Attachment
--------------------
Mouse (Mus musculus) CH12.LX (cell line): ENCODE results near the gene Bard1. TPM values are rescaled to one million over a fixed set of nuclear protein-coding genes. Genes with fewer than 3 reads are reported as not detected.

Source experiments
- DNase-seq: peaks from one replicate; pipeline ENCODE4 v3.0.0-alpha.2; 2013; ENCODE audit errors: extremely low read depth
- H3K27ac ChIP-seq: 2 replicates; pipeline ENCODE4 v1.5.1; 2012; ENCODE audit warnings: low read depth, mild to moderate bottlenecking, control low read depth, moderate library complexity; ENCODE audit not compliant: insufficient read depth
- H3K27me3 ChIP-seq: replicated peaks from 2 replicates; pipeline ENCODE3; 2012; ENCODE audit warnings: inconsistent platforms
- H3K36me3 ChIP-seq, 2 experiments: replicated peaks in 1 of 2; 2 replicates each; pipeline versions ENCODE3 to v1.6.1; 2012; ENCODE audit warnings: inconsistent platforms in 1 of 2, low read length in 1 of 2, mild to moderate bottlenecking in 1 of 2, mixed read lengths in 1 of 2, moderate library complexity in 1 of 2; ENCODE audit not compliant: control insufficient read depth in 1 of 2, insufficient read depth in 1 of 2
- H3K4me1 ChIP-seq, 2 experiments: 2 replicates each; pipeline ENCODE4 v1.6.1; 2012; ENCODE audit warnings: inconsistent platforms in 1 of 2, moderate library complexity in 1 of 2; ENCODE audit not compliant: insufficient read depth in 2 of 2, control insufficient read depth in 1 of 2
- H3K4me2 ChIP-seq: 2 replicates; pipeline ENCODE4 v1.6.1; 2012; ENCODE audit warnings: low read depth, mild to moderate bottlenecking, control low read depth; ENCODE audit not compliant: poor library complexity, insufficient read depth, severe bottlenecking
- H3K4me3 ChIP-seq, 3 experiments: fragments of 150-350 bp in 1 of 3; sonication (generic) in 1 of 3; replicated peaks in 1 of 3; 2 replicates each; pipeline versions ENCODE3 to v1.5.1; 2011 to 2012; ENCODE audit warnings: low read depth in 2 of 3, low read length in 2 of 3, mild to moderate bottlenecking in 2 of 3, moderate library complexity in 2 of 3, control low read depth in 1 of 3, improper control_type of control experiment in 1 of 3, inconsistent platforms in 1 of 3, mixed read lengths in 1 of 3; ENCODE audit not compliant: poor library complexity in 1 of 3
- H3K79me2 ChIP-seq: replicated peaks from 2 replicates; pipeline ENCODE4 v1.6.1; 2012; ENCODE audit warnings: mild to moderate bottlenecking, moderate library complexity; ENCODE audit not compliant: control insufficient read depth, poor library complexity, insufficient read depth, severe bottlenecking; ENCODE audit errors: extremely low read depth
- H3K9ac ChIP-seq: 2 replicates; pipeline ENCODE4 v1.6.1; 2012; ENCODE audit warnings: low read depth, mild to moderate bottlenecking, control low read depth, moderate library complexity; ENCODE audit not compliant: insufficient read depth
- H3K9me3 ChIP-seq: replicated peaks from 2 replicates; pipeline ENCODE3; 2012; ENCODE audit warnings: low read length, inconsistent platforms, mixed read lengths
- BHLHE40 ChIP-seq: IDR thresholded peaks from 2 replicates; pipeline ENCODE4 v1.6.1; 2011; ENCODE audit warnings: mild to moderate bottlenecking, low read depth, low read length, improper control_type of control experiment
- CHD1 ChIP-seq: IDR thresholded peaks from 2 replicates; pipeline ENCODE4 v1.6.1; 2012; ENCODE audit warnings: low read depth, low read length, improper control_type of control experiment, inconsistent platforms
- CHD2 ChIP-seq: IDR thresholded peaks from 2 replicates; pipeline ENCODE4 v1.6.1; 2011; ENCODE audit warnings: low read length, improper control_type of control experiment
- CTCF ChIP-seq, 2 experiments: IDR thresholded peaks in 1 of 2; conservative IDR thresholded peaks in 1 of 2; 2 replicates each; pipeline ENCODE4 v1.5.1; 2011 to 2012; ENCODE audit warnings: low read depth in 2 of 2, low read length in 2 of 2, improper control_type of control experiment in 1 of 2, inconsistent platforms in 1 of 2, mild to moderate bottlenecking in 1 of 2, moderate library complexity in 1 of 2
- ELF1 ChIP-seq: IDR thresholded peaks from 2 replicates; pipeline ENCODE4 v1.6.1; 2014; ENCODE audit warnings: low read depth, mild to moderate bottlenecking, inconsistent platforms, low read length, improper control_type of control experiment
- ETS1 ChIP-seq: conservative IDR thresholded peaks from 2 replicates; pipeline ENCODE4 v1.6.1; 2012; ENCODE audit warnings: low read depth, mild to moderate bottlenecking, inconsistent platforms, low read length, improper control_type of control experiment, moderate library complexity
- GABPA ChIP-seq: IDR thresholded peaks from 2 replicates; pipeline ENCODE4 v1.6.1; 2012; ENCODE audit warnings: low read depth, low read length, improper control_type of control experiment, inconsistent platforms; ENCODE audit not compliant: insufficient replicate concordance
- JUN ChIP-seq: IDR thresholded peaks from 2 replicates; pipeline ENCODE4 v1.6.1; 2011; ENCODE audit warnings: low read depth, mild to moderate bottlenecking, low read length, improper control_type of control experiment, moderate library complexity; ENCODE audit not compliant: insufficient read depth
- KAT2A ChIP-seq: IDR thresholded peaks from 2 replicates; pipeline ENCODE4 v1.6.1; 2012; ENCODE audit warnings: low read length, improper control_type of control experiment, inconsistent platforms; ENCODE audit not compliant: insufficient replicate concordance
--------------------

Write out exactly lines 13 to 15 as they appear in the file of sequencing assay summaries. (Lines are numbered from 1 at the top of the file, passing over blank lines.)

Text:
- BHLHE40 ChIP-seq: IDR thresholded peaks from 2 replicates; pipeline ENCODE4 v1.6.1; 2011; ENCODE audit warnings: mild to moderate bottlenecking, low read depth, low read length, improper control_type of control experiment
- CHD1 ChIP-seq: IDR thresholded peaks from 2 replicates; pipeline ENCODE4 v1.6.1; 2012; ENCODE audit warnings: low read depth, low read length, improper control_type of control experiment, inconsistent platforms
- CHD2 ChIP-seq: IDR thresholded peaks from 2 replicates; pipeline ENCODE4 v1.6.1; 2011; ENCODE audit warnings: low read length, improper control_type of control experiment